And for reminding me that there are still powerful comedy voices raised in anger. Dangerous, brave voices. Like that of Laurence Clark, the stand-up comic who sat down to perform his stunningly hard-hitting All Star Comedy Show at Theatre Workshop. I hope he does it again. And when he does, I hope you go.

It was a good Edinburgh. Roll on next year.


Fiona Shepherd

THE perennial debate about how far the Fringe engages the people of Edinburgh and how much the people of Edinburgh engage with the Fringe was just not an issue inside venue 173 this year. The Liquid Room on Victoria Street was the Fringe’s busiest popular music venue, offering a diet of cool bands - Black Rebel Motorcycle Club, Elbow - and international stars - Ice T - on close to a nightly basis. This was T on the Fringe headquarters and it was densely populated by local fans who would have turned out to see their favourite artists whatever the time of year.

But there’s the rub: this fest-within-the-Fest could reschedule for almost any other month and still attract much the same audience in the same numbers. There is no doubt that T on the Fringe has vastly improved the rock music content of the Fringe and it would be sorely missed if it was to fold, leaving festival-goers with a diet of Showaddywaddy tribute bands to nibble at. But it is yet to integrate to the point where it just wouldn’t be a Fringe without a serving of T, and that is a perception the organisers are working to dispel.

One group of musicians who had no trouble embodying the spirit of the Fringe were the ubiquitous Soweto Gospel Choir. Their celebratory series of concerts enriched Edinburgh but the four walls of St George’s West church could not contain them and the 24 members of the troupe regularly spilled on to the streets, gatecrashing parties and other performers’ gigs. Unlike Aaron Barschak, they always elicited a rapturous reception.

My other Fringe highlight was an a cappella troupe of a contrasting hue. The Swingle Singers tantalised with a mere two, inevitably sold out, performances of their curious scat singing-cum-interpretative choreography. The Beatles’ Lady Madonna has never sounded odder.


Kenneth Walton

IT HASN’T been a typical Edinburgh Festival, musically speaking. We have Wagner’s Ring cycle to thank for that. It’s the biggest musical personality in the book - 16 hours of heady and intense opera (four of them), the power struggle of mythical gods, and music that tugs at more heartstrings than the average mortal possesses. To try and upstage its two complete runs would have been reckless. Brian McMaster’s even-keeled scheduling over the rest of the music programme - no other staged opera, a sober Queen’s Hall series and generally predictable fare at the Usher Hall - was appropriately balanced. At least for those, like me, who made Scottish Opera’s Wagner blockbuster the central experience.

Not that this Festival lacked gusto. There are big enough personalities among McMaster’s perennial stars capable of making an impression. The tireless Sir Charles Mackerras was a towering presence right from the start. He lifted the Royal Scottish National Orchestra and Edinburgh Festival Chorus to untypical heights in a gripping opening performance of Janacek’s Glagolitic Mass in its original lengthened version. His survey of all the Brahms symphonies and piano concertos over two nights was an exhaustive and illuminating highlight. In Verdi’s Macbeth he commanded a superlative cast dominated by the mezzo-soprano Violeta Urmana’s debut appearance in the role of Lady Macbeth. It’s these exclusives that put the Festival in Edinburgh.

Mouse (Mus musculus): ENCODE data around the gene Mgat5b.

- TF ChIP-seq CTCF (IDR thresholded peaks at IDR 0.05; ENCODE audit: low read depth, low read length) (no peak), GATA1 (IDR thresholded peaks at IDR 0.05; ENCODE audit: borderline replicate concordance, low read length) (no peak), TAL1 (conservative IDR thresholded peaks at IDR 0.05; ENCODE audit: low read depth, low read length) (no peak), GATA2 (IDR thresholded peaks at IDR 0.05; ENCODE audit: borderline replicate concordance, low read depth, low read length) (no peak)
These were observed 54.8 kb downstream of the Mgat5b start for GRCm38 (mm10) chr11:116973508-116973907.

Visiting orchestras were variable. Esa-Pekka Salonen and the Los Angeles Philharmonic fell short of expectations; the Gustav Mahler Jugendorchester, in Mahler’s Fifth Symphony, was by all accounts sensational. For me, Ilan Volkov’s exhilarating all-Messiaen programme with the BBC Scottish Symphony Orchestra, including the sumptuous and rarely heard Trois Liturgies, was a glowing festival highlight.

But the overshadowing presence of Scottish Opera, in one of the most captivating productions of the Ring in modern times, is what this Festival will be remembered for. I’m still humming the tunes.


Kelly Apter

ANYONE on the lookout for quality dance and physical theatre this year could pretty much have confined their Fringe viewing to two venues. With the odd exception, anything worth watching took place either at Aurora Nova @ St Stephens or Dance Base - both of which have turned into formidable venues of late. The former delivered intense, passionate dance from international companies, Nats Nus, Deja Donne and Fabrik, all of whom took the least obvious routes choreographically and packed a punch emotionally; while Dance Base traversed the globe with work from India, Austria and our very own Freshmess and Scottish Dance Theatre.

Both of those companies delivered double bills of life-affirming movement, and proved that the Scottish dance scene is alive and kicking. The occasional half-decent Fringe show turned up elsewhere - the irrepressible Shakti at the Garage, a site-specific kitchen show at C too - but overall the standard was disappointingly low. But then both Aurora Nova and Dance Base play integral roles in their own programming, a policy which clearly pays dividends.